Text analysis has traditionally focused on the content of text and establishing themes and patterns within it. While this is beneficial to social researchers and policymakers it has its’ limitations. A fairly recent development in the field of text analysis thanks to advancements in programming is sentiment analysis (aka opinion mining). The aim of sentiment analysis is to calculate the sentiment of response and determine it is positive or negative. In this post, we will explore what sentiment analysis is, why do it and look at how it is done.
What is sentiment analysis?
In a recent article, Alessia D’Andrea and others defined sentiment analysis as the study of peoples attitudes, evaluations, appraisals and emotions. Sentiment analysis is a tool that measures the positive and negative language within the text and provides a score allowing the researcher to draw conclusions in relation to the sentiment of the respondent.
Why do sentiment analysis?
Sentiment analysis is often used by marketing researchers to reveal and measure customer opinions and attitudes towards a brand, product or campaign. With the increase of user and public generated opinions in part to the internet, Alessia D’Andrea and others believe that politicians, service providers and various other actors need to do sentiment analysis in order to effect better decision making. It can be a cost-efficient and effective way to quickly measure public opinion and attitude to different issues.
Bing Liu believes that opinions are so important that when a decision needs to be made we want to hear the opinions of others, this applies to individuals as well as organisations.
In a recent project, we applied sentiment analysis to the general comments section of a consultation survey and found that the general sentiment was positive. Further analysis based on demographic data found the sentiment of one group was significantly negative, one group was significantly positive while the sentiment of the other demographic groups was generally positive. This provides additional data which decisionmakers can factor into their decision-making process.
How to do sentiment analysis
One of the challenges is that one’s opinions are often buried in long text comments. This makes it difficult to identify, extract and summarise the opinions into a useable format, on top of this is the sheer volume of text that one has to analyse. A recent project had just over 530 general open text comments. Doing this manually would be very time consuming and make one’s eyes go square. Luckily there is now a number of programs which will do this analysis using Natural Language Processing (NLP).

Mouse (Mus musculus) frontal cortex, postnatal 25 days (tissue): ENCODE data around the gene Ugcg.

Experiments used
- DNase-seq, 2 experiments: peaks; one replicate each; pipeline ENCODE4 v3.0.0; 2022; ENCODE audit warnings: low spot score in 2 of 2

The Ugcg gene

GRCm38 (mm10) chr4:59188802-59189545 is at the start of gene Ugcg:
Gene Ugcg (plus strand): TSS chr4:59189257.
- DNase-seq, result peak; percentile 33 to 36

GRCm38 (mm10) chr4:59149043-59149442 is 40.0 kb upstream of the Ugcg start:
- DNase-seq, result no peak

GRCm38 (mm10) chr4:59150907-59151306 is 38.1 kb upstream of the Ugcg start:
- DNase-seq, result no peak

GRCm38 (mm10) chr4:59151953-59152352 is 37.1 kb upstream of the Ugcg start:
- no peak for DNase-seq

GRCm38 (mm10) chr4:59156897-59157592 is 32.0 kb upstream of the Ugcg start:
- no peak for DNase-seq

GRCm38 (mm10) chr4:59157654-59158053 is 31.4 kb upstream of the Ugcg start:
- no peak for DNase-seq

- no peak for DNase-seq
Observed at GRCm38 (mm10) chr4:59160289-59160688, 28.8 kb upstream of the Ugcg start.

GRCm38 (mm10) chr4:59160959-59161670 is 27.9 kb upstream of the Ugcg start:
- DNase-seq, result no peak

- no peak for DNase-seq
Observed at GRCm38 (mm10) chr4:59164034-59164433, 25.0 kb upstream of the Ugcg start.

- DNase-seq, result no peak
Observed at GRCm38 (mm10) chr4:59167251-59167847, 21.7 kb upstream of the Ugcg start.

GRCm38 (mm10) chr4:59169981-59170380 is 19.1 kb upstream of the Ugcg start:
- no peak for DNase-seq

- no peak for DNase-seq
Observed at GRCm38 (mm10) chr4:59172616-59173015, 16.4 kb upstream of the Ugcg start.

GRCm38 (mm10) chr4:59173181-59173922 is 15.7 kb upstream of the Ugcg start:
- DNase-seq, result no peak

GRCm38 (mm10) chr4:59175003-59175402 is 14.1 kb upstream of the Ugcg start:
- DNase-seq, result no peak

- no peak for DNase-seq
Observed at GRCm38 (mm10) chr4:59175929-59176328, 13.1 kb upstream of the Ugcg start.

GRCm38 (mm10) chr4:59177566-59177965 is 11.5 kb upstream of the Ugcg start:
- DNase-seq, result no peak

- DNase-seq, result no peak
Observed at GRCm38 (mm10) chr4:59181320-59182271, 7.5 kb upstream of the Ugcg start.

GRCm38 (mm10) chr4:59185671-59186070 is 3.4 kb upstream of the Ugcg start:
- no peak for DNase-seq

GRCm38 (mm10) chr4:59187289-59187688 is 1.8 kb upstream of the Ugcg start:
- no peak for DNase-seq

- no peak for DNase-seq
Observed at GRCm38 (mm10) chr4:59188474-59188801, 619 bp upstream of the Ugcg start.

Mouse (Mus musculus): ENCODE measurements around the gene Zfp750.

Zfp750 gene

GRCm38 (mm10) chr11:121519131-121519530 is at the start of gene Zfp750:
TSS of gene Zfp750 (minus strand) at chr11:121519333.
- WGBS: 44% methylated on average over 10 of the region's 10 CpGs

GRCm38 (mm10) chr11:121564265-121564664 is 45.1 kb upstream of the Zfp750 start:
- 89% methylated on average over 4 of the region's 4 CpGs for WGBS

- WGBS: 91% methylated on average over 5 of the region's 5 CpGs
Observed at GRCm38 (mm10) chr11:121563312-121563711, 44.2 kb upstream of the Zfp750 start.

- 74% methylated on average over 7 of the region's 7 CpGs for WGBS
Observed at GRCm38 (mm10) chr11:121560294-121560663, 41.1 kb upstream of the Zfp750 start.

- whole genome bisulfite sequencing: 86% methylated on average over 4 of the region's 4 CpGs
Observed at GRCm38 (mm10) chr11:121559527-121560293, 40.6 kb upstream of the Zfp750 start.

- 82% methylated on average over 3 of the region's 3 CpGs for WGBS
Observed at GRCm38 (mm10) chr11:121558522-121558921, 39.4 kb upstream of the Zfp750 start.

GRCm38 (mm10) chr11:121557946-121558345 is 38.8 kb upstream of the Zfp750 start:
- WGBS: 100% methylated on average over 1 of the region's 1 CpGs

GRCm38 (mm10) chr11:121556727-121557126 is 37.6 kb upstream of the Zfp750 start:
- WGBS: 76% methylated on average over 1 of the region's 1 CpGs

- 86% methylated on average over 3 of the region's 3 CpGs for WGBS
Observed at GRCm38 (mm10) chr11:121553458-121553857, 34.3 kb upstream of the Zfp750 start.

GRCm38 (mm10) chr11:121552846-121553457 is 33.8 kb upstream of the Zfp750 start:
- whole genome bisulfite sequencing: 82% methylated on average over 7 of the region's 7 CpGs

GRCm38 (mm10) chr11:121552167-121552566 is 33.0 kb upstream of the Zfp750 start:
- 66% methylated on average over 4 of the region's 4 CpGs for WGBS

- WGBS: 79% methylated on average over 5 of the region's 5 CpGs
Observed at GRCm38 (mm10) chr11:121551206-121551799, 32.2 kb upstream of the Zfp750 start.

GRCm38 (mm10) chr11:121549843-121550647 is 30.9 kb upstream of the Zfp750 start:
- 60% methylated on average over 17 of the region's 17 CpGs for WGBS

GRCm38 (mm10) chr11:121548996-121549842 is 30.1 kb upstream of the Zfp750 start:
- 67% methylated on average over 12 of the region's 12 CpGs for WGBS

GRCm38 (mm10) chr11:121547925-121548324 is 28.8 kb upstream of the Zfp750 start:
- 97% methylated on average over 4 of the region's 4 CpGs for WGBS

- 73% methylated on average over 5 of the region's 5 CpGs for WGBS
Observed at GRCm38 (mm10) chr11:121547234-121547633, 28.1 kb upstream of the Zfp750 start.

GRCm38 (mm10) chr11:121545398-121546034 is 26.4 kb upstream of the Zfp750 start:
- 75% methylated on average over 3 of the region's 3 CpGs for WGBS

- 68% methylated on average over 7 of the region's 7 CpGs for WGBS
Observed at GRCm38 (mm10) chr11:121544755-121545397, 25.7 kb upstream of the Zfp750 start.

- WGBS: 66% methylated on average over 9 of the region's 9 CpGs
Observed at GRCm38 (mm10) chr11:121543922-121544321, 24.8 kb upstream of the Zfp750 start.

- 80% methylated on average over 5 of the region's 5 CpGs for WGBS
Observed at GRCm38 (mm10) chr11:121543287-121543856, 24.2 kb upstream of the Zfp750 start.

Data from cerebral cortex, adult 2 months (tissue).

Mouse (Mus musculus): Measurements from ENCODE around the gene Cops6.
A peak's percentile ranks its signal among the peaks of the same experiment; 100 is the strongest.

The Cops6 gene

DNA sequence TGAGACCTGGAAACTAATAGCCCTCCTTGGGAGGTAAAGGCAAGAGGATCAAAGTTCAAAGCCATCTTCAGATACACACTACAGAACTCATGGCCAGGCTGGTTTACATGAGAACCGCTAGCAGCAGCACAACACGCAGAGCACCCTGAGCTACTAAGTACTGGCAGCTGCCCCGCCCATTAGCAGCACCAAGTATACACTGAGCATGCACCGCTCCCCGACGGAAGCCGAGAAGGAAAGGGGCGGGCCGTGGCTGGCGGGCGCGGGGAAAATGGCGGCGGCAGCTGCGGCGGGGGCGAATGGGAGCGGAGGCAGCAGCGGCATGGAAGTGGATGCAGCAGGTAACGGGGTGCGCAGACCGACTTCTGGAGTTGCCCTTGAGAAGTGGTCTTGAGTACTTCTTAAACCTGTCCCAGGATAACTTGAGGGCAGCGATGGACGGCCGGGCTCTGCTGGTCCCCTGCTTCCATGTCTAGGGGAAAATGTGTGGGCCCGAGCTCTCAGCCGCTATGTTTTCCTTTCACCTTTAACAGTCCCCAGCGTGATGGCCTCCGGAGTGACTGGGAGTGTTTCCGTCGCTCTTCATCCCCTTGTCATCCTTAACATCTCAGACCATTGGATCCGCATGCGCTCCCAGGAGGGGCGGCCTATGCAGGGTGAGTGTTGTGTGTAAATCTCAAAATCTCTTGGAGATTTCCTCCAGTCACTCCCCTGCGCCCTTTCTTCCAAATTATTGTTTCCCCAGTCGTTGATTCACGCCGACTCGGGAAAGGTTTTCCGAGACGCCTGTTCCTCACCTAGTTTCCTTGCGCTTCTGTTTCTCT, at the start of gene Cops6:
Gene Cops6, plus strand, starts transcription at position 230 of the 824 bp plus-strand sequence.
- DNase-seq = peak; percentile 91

Computer programs use coded dictionaries and learnt sentiment from NLP to apply scores to words. Positive words are scored with a +1 while negative words are given a -1. In the example below the words helpful and easy are positive so they are each scored a +1 while the word confusing is a negative word so scores a -1. The total score is added up and averaged out to provide an average sentiment score which in the example is 0.3 meaning there is a positive sentiment towards the textbook. It can be helpful to note the range of the total scores as this can provide additional context, in the above example the range was -7 to 7.
Through the magic of computer coding, a lot of the analysis programs are able to recognise negation within a text. A classic example is “I support this idea” in which the word support would be coded as a positive; in the comment “I don’t support this” the word don’t negates the word support so the word don’t will be coded as a negative and the word support will remain uncoded.
Sentiment analysis can be carried out over a document as a whole, at sentence level or based on a particular feature. In consultation and engagement surveys it is likely the analysis will be focused at the sentence level.
Limitations of sentiment analysis
Just like any form of automatic analysis sentiment analysis programs have their limitations. The human language is a very complex full of slang, cultural variations and misspellings. A good example of this complexity is the second property some have; is it a holiday home, a bach or a crib?
With the growth of social media modern language is full of hashtags, acronyms like LOL, WTF and BTW and emoticons 😛 which may not be understood or be able to be coded by software. Some of the more advanced analytics programs have been coded to understand acronyms and emoticons and score them appropriately.
Computers also don’t understand sarcasm which may lead to text being incorrectly scored i.e. “My flight has been delayed, brilliant” is likely to be scored as a positive sentiment based on the word brilliant.
Over half our communication is via body language and plays a very important role in how we interpret communications. Computers can’t read body language which is probably a good thing when you can’t remember your password or the program you are using suddenly crashes but is a limitation when it comes to sentiment analysis.
Feel free to talk to use if you have any questions about sentiment analysis or want to know how we can incorporate it into your engagement and consultation surveys.